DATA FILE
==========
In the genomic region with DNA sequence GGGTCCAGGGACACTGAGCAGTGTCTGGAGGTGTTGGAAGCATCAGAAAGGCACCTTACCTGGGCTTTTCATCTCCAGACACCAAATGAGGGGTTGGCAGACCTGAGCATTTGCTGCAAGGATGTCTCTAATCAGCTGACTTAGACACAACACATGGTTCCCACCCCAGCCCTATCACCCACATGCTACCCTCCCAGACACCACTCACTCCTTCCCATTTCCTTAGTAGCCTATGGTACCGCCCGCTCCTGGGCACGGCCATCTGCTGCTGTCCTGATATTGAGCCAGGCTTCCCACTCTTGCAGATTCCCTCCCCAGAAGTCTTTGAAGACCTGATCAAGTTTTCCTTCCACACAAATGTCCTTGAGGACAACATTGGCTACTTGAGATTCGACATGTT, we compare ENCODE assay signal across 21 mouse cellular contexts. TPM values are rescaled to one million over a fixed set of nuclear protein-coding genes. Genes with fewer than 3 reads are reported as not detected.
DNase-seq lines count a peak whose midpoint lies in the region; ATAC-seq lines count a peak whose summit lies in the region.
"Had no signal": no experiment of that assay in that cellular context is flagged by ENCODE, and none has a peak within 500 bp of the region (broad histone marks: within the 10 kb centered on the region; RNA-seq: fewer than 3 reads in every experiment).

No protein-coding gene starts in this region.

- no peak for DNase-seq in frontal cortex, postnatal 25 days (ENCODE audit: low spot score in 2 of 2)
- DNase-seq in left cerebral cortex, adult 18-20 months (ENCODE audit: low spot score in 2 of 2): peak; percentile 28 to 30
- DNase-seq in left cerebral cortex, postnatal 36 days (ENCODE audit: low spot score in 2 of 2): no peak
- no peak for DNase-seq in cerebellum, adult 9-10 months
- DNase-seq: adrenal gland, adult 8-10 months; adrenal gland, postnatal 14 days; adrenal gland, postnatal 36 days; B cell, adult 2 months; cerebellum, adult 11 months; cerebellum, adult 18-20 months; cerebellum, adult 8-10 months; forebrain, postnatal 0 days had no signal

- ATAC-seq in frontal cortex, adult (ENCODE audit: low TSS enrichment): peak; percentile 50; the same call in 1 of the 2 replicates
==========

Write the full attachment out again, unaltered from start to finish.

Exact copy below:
In the genomic region with DNA sequence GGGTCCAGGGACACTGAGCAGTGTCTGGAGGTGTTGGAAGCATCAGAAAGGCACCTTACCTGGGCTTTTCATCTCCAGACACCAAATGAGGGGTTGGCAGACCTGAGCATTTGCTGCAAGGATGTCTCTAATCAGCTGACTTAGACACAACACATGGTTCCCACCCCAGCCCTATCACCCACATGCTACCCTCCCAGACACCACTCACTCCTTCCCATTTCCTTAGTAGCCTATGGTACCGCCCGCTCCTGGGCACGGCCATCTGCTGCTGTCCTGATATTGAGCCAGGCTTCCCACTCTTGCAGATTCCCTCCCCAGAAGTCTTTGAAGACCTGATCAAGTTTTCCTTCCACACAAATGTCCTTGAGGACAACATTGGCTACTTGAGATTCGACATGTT, we compare ENCODE assay signal across 21 mouse cellular contexts. TPM values are rescaled to one million over a fixed set of nuclear protein-coding genes. Genes with fewer than 3 reads are reported as not detected.
DNase-seq lines count a peak whose midpoint lies in the region; ATAC-seq lines count a peak whose summit lies in the region.
"Had no signal": no experiment of that assay in that cellular context is flagged by ENCODE, and none has a peak within 500 bp of the region (broad histone marks: within the 10 kb centered on the region; RNA-seq: fewer than 3 reads in every experiment).

No protein-coding gene starts in this region.

- no peak for DNase-seq in frontal cortex, postnatal 25 days (ENCODE audit: low spot score in 2 of 2)
- DNase-seq in left cerebral cortex, adult 18-20 months (ENCODE audit: low spot score in 2 of 2): peak; percentile 28 to 30
- DNase-seq in left cerebral cortex, postnatal 36 days (ENCODE audit: low spot score in 2 of 2): no peak
- no peak for DNase-seq in cerebellum, adult 9-10 months
- DNase-seq: adrenal gland, adult 8-10 months; adrenal gland, postnatal 14 days; adrenal gland, postnatal 36 days; B cell, adult 2 months; cerebellum, adult 11 months; cerebellum, adult 18-20 months; cerebellum, adult 8-10 months; forebrain, postnatal 0 days had no signal

- ATAC-seq in frontal cortex, adult (ENCODE audit: low TSS enrichment): peak; percentile 50; the same call in 1 of the 2 replicates